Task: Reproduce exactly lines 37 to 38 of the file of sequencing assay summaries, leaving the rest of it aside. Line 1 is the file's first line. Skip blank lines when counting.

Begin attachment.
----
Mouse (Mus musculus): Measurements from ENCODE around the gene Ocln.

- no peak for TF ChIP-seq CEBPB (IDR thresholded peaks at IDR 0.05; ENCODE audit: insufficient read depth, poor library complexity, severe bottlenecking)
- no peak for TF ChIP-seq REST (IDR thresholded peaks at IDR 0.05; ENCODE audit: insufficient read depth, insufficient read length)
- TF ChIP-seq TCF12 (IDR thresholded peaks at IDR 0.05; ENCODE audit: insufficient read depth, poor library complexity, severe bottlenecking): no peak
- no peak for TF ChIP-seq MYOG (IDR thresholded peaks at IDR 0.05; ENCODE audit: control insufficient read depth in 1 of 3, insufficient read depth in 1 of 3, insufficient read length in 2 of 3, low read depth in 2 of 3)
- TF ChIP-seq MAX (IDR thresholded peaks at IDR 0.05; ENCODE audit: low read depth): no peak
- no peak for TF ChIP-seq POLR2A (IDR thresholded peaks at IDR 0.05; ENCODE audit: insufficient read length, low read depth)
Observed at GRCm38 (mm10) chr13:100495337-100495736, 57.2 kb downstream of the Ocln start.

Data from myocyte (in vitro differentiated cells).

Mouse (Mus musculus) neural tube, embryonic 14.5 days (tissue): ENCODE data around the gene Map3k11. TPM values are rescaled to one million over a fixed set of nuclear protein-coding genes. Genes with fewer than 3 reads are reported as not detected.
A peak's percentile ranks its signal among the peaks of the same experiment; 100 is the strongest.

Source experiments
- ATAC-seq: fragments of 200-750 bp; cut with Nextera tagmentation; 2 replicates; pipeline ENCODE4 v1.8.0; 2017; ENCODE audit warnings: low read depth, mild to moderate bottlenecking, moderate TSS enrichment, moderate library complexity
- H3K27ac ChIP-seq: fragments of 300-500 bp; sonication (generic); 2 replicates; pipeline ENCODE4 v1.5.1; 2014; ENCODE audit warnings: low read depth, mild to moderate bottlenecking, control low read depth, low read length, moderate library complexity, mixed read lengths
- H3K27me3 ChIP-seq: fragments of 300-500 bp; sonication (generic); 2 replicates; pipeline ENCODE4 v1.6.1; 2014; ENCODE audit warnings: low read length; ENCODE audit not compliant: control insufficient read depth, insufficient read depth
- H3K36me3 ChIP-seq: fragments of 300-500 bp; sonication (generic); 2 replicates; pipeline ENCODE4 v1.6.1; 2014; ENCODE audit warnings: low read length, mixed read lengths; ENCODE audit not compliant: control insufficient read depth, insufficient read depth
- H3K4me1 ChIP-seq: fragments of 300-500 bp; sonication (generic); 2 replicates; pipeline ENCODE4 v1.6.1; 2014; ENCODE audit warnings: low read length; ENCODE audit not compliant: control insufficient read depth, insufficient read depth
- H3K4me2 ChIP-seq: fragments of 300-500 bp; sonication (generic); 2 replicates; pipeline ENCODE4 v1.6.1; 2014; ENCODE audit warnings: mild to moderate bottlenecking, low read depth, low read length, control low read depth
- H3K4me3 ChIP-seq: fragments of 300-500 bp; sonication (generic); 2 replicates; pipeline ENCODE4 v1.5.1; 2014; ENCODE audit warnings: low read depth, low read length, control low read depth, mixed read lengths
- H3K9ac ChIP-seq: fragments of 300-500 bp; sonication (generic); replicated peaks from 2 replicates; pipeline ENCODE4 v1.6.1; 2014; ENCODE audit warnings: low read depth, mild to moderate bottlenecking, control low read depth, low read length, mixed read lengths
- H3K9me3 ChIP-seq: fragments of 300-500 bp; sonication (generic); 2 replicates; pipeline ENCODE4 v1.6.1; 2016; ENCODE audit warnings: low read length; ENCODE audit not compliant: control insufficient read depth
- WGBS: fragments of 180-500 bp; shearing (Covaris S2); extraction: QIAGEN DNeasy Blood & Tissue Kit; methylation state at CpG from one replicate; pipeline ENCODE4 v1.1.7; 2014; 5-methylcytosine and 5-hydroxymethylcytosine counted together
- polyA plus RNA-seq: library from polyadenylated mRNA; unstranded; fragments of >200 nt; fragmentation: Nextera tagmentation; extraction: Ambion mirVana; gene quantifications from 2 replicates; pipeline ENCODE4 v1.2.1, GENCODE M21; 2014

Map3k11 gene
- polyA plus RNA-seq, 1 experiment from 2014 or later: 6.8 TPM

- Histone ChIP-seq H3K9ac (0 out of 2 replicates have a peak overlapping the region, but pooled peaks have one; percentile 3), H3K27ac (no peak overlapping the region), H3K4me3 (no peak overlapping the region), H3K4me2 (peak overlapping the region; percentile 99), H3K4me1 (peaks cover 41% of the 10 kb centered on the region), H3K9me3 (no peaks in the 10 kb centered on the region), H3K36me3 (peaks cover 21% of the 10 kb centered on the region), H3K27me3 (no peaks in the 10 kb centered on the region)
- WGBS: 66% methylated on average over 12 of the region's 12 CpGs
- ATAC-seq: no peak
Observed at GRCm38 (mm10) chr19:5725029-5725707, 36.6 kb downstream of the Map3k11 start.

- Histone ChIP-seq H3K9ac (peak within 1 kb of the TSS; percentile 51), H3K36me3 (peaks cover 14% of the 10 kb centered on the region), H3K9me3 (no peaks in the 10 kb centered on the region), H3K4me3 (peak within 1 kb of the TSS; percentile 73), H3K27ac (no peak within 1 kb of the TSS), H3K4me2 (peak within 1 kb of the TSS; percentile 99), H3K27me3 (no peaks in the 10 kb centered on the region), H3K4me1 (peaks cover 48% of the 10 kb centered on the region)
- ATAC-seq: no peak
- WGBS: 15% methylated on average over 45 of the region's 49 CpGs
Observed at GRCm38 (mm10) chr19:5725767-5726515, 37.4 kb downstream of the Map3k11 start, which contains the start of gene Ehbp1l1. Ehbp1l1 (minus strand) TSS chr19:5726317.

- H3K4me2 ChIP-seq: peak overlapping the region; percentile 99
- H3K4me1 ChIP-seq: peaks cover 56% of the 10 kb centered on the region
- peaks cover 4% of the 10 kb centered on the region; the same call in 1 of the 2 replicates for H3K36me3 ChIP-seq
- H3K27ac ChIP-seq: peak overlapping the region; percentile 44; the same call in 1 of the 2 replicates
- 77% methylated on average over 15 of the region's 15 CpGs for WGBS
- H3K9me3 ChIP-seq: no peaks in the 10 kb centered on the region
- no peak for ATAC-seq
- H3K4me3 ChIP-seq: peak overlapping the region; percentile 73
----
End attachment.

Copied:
- H3K27ac ChIP-seq: peak overlapping the region; percentile 44; the same call in 1 of the 2 replicates
- 77% methylated on average over 15 of the region's 15 CpGs for WGBS